A Lifetime of Film covers one specific year of a Cinefessions’ writers existence, from birth to now, and goes over their top ten films from that year. It stems from a meme on Letterboxd, and is simply being expanded upon here. This week, Ashe covers 1979.

While I’ve admittedly seen a lot of films in my lifetime, the first few years of my life are a bit sparse as far as what I’ve seen or what I remember. Being a few years old, and these waning in popularity by the time I started getting into movies in my teens and pre-teens, a few of these I haven’t seen in over two decades. Bear with me if a few of these are a bit sparse on my thoughts.  I basically went through each year, added in all the films I’d seen from that year, then whittled it down and put them in order of my personal preference.  You can find my actual list for 1979 on Letterboxd here and the others I’ve finished so far off my profile, but the write-ups are going to be here on Cinefessions.  Without further ado, here’s my top ten from 1979.

The Amityville Horror10. The Amityville Horror (Stuart Rosenberg)
This was actually one of the first horror films I was exposed to, edited and on television the way network TV intended.  While I actually prefer the remake so much more over this film, it has that classic 70s horror feel to it that I really like and it deals with haunted houses which continue to scare the crap out of me to this day.  It definitely shaped and added to what films I liked and spawned a number of questionable sequels that kind of held up.  Hoax or not, it was a good ghost/demon possession story.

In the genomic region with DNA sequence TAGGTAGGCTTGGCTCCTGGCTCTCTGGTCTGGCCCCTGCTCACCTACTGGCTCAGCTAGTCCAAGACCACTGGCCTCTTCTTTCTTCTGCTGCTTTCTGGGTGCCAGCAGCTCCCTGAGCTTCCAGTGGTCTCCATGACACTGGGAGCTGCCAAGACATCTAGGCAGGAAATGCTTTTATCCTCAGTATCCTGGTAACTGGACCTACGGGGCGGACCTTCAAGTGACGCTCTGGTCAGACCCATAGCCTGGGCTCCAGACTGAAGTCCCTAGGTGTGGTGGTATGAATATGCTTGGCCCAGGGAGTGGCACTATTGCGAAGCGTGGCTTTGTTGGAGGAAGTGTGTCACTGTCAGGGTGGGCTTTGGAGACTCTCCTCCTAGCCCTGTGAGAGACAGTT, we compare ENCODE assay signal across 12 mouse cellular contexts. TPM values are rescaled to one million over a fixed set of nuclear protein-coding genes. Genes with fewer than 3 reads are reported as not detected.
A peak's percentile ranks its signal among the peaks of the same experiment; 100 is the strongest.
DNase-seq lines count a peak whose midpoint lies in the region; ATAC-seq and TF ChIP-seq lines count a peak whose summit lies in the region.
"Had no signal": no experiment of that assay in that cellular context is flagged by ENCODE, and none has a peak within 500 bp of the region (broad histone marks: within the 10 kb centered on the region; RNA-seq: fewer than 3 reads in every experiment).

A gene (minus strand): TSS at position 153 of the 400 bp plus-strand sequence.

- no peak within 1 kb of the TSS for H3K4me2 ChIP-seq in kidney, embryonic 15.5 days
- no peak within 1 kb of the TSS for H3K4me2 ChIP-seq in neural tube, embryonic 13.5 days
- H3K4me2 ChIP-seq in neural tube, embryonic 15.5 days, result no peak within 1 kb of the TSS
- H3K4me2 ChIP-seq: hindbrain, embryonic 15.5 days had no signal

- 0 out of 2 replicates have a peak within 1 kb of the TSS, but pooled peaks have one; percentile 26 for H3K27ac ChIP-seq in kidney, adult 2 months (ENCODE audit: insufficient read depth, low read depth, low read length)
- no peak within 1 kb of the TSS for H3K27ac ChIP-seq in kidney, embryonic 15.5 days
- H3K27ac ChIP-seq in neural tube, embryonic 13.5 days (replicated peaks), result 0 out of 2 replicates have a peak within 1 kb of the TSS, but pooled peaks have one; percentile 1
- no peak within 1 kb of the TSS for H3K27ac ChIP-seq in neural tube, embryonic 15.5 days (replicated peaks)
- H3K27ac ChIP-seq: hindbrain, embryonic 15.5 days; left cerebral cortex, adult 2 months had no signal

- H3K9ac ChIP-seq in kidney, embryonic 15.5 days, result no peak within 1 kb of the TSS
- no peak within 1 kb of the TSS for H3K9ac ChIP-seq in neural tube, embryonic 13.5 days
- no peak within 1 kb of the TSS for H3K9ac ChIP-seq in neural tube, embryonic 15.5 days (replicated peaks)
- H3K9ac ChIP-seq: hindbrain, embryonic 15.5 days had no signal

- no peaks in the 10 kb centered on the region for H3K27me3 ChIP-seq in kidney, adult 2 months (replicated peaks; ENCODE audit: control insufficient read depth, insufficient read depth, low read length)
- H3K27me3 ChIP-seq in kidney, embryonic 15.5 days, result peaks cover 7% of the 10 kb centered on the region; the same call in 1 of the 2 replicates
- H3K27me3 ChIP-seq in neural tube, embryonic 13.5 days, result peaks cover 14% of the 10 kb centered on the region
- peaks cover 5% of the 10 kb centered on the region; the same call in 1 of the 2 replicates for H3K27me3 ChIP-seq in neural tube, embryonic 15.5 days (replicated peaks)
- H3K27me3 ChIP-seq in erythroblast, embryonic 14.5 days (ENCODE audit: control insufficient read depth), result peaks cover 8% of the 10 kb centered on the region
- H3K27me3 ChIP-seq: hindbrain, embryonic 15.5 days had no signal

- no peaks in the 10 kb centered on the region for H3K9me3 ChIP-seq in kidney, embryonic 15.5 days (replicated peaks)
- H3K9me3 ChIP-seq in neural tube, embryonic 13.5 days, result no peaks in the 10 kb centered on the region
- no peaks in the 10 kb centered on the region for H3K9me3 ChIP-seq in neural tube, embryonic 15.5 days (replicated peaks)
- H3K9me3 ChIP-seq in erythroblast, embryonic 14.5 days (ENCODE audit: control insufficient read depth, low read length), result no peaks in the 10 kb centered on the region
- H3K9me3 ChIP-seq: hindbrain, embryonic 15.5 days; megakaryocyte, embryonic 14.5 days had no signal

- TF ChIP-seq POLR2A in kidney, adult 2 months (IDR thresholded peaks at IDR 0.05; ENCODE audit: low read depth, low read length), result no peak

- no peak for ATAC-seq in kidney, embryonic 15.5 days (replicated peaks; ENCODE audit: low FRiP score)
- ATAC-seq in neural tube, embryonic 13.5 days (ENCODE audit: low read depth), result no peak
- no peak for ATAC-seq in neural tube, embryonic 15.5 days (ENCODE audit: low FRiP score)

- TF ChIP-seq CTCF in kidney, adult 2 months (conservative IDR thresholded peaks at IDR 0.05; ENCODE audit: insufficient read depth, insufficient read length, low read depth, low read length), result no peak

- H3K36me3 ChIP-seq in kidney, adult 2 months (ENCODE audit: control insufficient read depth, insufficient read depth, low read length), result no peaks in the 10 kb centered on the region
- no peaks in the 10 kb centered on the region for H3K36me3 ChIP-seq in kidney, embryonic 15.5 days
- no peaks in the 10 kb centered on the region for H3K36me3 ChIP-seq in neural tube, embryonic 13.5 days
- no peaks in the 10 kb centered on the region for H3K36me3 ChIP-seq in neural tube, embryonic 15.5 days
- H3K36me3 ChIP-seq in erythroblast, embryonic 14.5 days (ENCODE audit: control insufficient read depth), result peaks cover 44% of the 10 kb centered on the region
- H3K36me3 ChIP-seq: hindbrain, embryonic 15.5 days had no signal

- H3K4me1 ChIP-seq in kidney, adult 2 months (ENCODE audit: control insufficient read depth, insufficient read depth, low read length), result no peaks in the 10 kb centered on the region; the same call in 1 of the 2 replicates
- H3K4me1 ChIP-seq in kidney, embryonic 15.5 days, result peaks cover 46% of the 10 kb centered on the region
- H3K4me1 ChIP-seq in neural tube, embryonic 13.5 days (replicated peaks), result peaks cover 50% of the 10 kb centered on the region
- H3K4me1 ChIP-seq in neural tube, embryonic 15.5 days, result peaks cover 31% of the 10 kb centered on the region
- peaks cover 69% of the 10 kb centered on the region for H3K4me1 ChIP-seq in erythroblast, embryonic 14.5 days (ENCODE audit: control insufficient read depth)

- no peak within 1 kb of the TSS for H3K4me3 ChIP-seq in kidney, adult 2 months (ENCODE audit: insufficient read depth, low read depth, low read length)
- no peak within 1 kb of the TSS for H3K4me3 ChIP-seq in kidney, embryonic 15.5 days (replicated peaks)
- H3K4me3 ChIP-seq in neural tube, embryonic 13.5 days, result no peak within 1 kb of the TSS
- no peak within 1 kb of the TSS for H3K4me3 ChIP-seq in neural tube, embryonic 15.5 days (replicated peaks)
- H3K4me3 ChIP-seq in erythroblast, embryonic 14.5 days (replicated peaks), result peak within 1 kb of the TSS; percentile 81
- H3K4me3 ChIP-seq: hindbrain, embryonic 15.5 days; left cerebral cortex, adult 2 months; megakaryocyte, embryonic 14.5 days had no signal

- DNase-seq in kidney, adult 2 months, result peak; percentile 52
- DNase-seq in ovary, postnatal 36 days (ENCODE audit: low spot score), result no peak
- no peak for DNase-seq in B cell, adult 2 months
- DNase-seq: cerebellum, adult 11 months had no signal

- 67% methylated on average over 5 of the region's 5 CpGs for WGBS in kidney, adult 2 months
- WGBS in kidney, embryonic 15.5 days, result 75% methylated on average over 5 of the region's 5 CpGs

9. Rocky II (Sylvester Stallone)
While not nearly my favorite of the Rocky franchise, that being III and IV, Rocky II had some great moments that I love and I’m a sucker for an underdog story.  Always have been and always will.  Some really great moments in the film and an early exposure led me to seeing a lot of Stallone films over the years.  It was still a really solid effort that I can sit back and enjoy a little bit more with some years on my belt.

8. Escape from Alcatraz (Don Siegel)
Clint Eastwood was a staple in the houses of my mother’s side of the family.  My uncles, my grandfather, my aunts and my mother loved the stern-looking film star so it was no wonder that I’d get a healthy dose of him and John Wayne growing up.  While not my favorite of Eastwood’s films – Paint Your Wagon and The Good, The Bad and the Ugly are up there – Alcatraz has always interested me (the history of it and so on), so I’m kind of a sucker for films set there and hey, Eastwood is in it so it’s always worth at least one viewing.

7. Monty Python’s Life of Brian (Terry Jones)